The Bulgarian Ministry of Education has taken another significant step towards the internationalization of its education, through a joint bi-lateral agreement with the Australian Ministry of Education earlier this year. Although not pertinent to Higher ed
Professor Gigel Paraschiv, also Secretary of State for Romanian Higher Education at the Ministry of Education, Research, Youth and Sports met with Hon. Neomal Perera, the Sri Lankan Deputy Minister of External Affairs, in Colombo, Sri Lanka, from 8th – 9th June 2013. Present was also a Romanian delegation group of six members, headed by Dr. Paraschiv, who also attended the Educational Fair, scheduled to take place for a week spanning the aforementioned dates. The fair took place on a proposal made by the Hon. Tikiri Kobbekaduwa, Governor of the Central Province during the meeting he had with the Romanian delegation who visited Sri Lanka in March this year to open the Honorary Consulate of Romania in Kandy. A large of number of universities and educational institutions are holding promotional events in Sri Lanka to tap the outflow of students who are seeking higher educational opportunities abroad due to the insufficiency of places at universities in Sri Lanka to accommodate the qualified entrants.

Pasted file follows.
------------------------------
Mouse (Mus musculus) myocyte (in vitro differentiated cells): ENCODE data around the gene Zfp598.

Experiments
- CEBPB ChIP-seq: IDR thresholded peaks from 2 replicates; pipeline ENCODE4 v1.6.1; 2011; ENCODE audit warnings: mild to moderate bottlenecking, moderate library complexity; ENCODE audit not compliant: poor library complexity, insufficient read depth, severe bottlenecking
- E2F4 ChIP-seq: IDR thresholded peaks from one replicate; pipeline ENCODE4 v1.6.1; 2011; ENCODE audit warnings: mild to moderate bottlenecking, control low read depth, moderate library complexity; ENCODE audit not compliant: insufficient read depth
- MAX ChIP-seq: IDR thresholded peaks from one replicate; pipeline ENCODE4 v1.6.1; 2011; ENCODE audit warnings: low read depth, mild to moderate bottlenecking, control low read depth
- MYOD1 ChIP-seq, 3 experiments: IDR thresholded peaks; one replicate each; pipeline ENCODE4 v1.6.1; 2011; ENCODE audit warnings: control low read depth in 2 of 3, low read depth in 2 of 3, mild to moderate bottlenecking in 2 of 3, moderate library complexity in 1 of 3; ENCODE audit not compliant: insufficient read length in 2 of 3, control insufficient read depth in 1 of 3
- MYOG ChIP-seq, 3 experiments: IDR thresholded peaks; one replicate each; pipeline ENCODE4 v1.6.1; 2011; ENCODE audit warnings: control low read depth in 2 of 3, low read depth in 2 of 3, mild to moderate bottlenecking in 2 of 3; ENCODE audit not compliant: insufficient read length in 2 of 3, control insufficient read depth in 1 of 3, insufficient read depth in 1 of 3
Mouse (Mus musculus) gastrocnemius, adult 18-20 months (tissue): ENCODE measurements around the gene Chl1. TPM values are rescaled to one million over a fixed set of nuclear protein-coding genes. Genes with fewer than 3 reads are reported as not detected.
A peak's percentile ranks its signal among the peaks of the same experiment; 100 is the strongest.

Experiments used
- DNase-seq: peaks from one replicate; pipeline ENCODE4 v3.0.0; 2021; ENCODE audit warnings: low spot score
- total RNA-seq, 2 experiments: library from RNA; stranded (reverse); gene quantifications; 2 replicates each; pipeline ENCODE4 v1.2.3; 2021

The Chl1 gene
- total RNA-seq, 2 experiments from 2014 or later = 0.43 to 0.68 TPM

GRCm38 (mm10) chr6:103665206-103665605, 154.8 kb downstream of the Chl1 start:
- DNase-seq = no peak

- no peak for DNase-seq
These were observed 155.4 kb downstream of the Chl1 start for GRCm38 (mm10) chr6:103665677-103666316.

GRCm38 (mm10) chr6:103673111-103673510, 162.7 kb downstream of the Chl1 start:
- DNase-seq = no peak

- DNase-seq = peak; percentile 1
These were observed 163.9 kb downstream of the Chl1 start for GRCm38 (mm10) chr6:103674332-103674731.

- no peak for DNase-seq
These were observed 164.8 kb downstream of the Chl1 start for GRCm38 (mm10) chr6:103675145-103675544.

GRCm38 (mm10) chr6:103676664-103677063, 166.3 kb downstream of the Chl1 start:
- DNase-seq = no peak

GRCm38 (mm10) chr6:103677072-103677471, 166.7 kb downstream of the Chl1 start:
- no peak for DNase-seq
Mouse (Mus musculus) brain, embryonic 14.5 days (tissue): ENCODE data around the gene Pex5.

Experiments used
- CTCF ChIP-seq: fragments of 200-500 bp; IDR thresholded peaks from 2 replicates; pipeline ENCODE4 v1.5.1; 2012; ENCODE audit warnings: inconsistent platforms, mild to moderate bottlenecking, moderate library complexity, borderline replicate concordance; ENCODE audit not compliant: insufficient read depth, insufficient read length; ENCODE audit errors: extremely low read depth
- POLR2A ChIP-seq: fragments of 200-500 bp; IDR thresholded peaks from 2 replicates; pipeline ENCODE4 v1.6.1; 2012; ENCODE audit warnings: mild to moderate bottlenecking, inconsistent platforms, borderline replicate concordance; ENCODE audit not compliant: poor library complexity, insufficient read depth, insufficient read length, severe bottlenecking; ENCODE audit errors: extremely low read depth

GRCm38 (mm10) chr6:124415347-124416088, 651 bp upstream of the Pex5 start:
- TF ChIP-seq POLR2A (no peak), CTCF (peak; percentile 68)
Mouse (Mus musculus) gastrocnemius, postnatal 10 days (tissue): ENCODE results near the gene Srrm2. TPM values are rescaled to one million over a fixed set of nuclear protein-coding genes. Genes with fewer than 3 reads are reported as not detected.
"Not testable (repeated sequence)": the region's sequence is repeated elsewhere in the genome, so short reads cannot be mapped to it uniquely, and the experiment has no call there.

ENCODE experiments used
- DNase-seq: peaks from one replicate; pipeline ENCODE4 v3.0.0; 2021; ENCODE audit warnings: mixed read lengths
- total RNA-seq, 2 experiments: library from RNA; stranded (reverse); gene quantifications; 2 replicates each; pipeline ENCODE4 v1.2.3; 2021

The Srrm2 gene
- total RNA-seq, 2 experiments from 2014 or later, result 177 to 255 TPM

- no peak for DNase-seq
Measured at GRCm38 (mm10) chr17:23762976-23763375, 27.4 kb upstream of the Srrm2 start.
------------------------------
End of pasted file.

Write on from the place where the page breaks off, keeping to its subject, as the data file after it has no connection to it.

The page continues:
About two months earlier, Dr. Paraschiv and his delegation had visited The College of Global Studies (Arcadia), a visit that highlights the growing connections between the College and educators in Romania and included discussions on developments in Romanian higher education. The Romanian delegation included Dr. Sorin Mihai Climeanu (Rector of the University of Agronomy and Veterinary Medicine), and Dr. Carmen Cretu (Vice Rector of Cuza University of Iasi) as well as Dr. Tudor Stanciu (Ministry of Higher education and Fullbright Scholar in Residence). The meeting aimed at strengthening international university cooperation, and included informative presentations on Romania’s higher education system by the Secretary of State, the University of Agronomy and Veterinary Medicine by Rector Cimpeanu, and on the University of Iasi Vice Rector Cretu, and it finalized with talks between Dr. Paraschiv and Dr. Douglas M. Turco, the Associate Academic Dean at the College, who is also a visiting professor at The Romanian American University, on the courses that brought faculty, staff and students to Romania in 2012 and 2013.